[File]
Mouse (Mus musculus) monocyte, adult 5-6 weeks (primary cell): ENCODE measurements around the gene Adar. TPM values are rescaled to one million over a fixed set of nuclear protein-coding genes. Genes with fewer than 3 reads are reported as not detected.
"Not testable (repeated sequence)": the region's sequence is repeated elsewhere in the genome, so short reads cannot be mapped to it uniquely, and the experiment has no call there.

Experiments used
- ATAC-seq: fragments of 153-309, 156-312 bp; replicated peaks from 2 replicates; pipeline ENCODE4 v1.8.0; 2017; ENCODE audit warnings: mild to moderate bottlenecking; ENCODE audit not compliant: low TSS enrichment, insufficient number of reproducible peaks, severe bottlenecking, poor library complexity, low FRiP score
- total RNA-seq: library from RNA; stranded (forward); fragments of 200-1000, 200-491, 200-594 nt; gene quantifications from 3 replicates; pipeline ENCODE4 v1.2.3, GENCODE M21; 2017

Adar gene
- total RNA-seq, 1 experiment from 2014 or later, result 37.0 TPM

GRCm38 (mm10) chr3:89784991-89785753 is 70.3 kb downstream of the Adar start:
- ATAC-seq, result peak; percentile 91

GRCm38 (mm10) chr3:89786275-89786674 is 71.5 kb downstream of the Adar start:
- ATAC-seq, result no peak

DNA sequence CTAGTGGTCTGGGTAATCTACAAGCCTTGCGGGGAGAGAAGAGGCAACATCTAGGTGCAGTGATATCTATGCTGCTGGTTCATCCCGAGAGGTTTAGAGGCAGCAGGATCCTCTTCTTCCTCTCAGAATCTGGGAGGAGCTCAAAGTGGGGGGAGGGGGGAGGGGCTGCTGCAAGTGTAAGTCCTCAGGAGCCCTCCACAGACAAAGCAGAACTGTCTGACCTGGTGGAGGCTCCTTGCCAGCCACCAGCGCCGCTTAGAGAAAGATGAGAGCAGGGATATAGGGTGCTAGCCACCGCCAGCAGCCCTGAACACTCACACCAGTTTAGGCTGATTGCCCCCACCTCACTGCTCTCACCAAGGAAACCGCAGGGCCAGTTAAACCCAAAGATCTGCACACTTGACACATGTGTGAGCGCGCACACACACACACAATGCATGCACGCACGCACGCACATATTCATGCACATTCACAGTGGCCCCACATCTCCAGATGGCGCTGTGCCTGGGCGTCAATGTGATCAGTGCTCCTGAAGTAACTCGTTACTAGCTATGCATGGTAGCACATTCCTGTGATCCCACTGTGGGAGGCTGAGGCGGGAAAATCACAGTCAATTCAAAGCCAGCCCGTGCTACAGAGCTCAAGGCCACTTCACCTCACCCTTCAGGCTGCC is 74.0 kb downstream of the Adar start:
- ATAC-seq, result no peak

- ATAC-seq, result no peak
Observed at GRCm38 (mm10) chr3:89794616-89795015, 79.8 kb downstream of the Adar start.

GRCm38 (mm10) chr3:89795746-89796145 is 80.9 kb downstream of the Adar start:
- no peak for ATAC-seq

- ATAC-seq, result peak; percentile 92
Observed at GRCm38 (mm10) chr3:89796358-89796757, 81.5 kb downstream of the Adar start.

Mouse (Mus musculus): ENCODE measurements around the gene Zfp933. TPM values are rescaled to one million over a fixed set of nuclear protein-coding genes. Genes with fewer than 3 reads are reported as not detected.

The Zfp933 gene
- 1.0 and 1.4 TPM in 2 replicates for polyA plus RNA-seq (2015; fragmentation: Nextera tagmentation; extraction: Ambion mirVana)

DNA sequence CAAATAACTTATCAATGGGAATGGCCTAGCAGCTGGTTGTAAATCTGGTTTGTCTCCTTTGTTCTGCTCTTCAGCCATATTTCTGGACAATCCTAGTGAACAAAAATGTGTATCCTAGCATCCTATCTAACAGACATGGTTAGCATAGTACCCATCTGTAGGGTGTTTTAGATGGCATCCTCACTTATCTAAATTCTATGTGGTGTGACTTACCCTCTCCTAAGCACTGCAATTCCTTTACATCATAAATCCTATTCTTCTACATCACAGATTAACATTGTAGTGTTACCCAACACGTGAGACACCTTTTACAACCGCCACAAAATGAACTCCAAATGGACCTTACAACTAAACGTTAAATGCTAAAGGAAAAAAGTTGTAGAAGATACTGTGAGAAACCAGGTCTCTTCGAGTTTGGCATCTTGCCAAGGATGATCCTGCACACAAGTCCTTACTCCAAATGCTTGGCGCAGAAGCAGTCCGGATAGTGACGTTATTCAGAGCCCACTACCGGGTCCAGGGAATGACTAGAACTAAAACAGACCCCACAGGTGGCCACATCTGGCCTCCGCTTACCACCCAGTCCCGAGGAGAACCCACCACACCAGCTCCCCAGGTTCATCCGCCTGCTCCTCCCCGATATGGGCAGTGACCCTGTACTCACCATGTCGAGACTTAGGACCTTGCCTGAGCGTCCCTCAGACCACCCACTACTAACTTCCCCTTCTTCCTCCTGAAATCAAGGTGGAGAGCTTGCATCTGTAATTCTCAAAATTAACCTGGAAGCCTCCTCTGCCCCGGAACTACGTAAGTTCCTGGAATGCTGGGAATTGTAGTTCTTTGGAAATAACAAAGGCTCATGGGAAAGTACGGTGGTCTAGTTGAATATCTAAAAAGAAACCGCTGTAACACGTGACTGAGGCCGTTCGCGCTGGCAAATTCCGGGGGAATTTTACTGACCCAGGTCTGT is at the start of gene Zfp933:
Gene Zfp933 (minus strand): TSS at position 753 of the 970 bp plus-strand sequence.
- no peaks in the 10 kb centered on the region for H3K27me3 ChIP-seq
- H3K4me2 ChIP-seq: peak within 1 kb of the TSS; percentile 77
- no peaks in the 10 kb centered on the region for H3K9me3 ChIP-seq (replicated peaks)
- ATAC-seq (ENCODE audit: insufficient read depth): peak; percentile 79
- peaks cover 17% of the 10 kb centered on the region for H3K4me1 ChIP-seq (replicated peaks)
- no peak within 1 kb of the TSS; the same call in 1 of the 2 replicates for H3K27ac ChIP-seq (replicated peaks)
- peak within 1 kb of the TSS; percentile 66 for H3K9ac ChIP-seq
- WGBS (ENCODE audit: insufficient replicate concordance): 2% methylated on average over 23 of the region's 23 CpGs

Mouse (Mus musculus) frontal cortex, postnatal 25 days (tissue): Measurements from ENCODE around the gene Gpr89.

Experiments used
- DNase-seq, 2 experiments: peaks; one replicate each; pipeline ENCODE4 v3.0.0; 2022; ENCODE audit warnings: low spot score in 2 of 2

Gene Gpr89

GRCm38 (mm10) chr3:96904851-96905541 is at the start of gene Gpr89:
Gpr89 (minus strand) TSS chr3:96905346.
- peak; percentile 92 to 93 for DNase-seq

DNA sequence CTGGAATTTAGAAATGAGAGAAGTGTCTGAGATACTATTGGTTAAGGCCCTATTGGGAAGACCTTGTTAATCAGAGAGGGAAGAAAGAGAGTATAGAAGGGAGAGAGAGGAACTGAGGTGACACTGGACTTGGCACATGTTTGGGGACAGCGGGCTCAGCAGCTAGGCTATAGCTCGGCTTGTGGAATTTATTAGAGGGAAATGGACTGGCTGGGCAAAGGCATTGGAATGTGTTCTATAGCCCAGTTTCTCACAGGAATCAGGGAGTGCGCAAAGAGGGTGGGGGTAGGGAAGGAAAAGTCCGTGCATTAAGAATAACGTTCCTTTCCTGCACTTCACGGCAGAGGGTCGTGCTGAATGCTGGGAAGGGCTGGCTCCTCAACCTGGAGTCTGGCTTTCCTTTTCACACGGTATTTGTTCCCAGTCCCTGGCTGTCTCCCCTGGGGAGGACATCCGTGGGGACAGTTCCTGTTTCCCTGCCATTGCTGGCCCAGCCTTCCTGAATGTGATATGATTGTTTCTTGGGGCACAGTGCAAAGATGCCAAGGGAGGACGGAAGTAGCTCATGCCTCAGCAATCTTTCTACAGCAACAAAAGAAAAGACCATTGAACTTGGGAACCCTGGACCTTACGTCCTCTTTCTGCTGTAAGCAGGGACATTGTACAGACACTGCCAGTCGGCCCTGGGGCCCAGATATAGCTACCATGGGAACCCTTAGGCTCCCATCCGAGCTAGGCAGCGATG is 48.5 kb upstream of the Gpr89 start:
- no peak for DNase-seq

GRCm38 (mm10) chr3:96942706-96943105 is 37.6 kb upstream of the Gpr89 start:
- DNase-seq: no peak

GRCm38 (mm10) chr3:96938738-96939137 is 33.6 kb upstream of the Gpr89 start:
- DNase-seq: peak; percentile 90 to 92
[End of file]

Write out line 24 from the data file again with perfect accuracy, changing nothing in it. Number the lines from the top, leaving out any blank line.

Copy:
Gene Zfp933 (minus strand): TSS at position 753 of the 970 bp plus-strand sequence.